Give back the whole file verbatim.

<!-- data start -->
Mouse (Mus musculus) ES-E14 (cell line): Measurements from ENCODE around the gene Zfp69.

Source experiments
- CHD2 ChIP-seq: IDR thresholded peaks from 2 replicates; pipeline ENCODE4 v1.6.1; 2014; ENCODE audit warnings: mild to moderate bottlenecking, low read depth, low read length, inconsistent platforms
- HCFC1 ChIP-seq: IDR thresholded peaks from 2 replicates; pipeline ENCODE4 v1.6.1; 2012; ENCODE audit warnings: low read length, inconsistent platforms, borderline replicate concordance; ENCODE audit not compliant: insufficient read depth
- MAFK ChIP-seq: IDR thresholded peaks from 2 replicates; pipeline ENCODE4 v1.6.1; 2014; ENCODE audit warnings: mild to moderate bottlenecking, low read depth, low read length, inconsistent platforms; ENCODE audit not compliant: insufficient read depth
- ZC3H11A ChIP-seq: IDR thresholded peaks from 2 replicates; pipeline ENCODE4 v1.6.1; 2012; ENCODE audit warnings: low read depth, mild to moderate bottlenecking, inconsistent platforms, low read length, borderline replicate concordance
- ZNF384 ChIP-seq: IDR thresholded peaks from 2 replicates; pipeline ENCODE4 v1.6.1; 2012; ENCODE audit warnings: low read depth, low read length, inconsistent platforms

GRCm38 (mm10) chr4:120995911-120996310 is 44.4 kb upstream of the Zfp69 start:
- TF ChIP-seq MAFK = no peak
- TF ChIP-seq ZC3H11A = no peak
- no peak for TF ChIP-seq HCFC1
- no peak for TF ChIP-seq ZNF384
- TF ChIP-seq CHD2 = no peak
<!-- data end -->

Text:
Mouse (Mus musculus) ES-E14 (cell line): Measurements from ENCODE around the gene Zfp69.

Source experiments
- CHD2 ChIP-seq: IDR thresholded peaks from 2 replicates; pipeline ENCODE4 v1.6.1; 2014; ENCODE audit warnings: mild to moderate bottlenecking, low read depth, low read length, inconsistent platforms
- HCFC1 ChIP-seq: IDR thresholded peaks from 2 replicates; pipeline ENCODE4 v1.6.1; 2012; ENCODE audit warnings: low read length, inconsistent platforms, borderline replicate concordance; ENCODE audit not compliant: insufficient read depth
- MAFK ChIP-seq: IDR thresholded peaks from 2 replicates; pipeline ENCODE4 v1.6.1; 2014; ENCODE audit warnings: mild to moderate bottlenecking, low read depth, low read length, inconsistent platforms; ENCODE audit not compliant: insufficient read depth
- ZC3H11A ChIP-seq: IDR thresholded peaks from 2 replicates; pipeline ENCODE4 v1.6.1; 2012; ENCODE audit warnings: low read depth, mild to moderate bottlenecking, inconsistent platforms, low read length, borderline replicate concordance
- ZNF384 ChIP-seq: IDR thresholded peaks from 2 replicates; pipeline ENCODE4 v1.6.1; 2012; ENCODE audit warnings: low read depth, low read length, inconsistent platforms

GRCm38 (mm10) chr4:120995911-120996310 is 44.4 kb upstream of the Zfp69 start:
- TF ChIP-seq MAFK = no peak
- TF ChIP-seq ZC3H11A = no peak
- no peak for TF ChIP-seq HCFC1
- no peak for TF ChIP-seq ZNF384
- TF ChIP-seq CHD2 = no peak